John Delaney | Newswise Science News
International network connects experimental research in European waters
21.03.2017 | Leibniz-Institut für Gewässerökologie und Binnenfischerei (IGB)
World Water Day 2017: It doesn’t Always Have to Be Drinking Water – Using Wastewater as a Resource
17.03.2017 | ISOE - Institut für sozial-ökologische Forschung
Astronomers from Bonn and Tautenburg in Thuringia (Germany) used the 100-m radio telescope at Effelsberg to observe several galaxy clusters. At the edges of these large accumulations of dark matter, stellar systems (galaxies), hot gas, and charged particles, they found magnetic fields that are exceptionally ordered over distances of many million light years. This makes them the most extended magnetic fields in the universe known so far.
The results will be published on March 22 in the journal „Astronomy & Astrophysics“.
Galaxy clusters are the largest gravitationally bound structures in the universe. With a typical extent of about 10 million light years, i.e. 100 times the...
Researchers at the Goethe University Frankfurt, together with partners from the University of Tübingen in Germany and Queen Mary University as well as Francis Crick Institute from London (UK) have developed a novel technology to decipher the secret ubiquitin code.
Ubiquitin is a small protein that can be linked to other cellular proteins, thereby controlling and modulating their functions. The attachment occurs in many...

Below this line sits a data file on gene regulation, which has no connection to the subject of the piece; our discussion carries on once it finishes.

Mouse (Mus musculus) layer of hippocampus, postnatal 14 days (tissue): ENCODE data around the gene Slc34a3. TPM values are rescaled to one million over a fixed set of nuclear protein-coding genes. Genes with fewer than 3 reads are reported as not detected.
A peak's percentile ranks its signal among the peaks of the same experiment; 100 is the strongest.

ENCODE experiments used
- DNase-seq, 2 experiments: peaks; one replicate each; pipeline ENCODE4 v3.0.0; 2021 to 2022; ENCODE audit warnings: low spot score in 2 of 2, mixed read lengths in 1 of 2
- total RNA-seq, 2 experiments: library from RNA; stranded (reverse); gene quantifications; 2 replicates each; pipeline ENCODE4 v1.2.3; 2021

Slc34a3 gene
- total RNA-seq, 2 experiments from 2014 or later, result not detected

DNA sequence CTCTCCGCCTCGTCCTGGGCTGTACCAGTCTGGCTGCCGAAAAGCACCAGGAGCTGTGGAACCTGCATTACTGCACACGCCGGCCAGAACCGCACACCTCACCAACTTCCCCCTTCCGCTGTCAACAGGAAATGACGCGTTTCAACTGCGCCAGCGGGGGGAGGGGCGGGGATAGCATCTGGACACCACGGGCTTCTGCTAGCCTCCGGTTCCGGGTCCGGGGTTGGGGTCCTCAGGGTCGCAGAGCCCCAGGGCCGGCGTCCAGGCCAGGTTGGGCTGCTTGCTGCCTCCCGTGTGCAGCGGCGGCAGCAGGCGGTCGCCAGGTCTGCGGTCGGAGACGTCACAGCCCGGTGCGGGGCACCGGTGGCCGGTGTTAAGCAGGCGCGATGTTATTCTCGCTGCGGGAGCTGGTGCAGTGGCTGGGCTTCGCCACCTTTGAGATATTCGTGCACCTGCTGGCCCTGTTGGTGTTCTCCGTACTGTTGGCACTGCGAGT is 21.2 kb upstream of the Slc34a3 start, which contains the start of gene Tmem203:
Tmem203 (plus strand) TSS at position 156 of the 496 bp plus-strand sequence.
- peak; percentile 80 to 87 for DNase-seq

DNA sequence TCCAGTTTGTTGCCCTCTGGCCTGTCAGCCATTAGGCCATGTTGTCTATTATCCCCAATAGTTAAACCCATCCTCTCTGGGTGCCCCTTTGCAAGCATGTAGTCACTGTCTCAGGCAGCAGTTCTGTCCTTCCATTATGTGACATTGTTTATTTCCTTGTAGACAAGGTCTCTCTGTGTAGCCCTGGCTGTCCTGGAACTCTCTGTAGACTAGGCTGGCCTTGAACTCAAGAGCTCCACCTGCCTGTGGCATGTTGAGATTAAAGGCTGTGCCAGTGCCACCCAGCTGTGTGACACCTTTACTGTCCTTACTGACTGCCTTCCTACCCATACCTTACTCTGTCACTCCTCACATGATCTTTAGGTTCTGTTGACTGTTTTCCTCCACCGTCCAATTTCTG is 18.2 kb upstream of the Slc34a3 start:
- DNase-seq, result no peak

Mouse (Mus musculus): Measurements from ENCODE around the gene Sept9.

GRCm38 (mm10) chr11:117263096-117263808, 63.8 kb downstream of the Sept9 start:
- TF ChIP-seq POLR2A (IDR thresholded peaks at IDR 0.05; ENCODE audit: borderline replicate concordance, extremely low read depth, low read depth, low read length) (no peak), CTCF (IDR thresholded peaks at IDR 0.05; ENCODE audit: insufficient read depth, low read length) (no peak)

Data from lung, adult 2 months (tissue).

In the eternal search for next generation high-efficiency solar cells and LEDs, scientists at Los Alamos National Laboratory and their partners are creating...
Silicon nanosheets are thin, two-dimensional layers with exceptional optoelectronic properties very similar to those of graphene. Albeit, the nanosheets are less stable. Now researchers at the Technical University of Munich (TUM) have, for the first time ever, produced a composite material combining silicon nanosheets and a polymer that is both UV-resistant and easy to process. This brings the scientists a significant step closer to industrial applications like flexible displays and photosensors.
Silicon nanosheets are thin, two-dimensional layers with exceptional optoelectronic properties very similar to those of graphene. Albeit, the nanosheets are...
Enzymes behave differently in a test tube compared with the molecular scrum of a living cell. Chemists from the University of Basel have now been able to simulate these confined natural conditions in artificial vesicles for the first time. As reported in the academic journal Small, the results are offering better insight into the development of nanoreactors and artificial organelles.
Enzymes behave differently in a test tube compared with the molecular scrum of a living cell. Chemists from the University of Basel have now been able to...
20.03.2017 | Event News
14.03.2017 | Event News
07.03.2017 | Event News
23.03.2017 | Life Sciences
23.03.2017 | Power and Electrical Engineering
23.03.2017 | Earth Sciences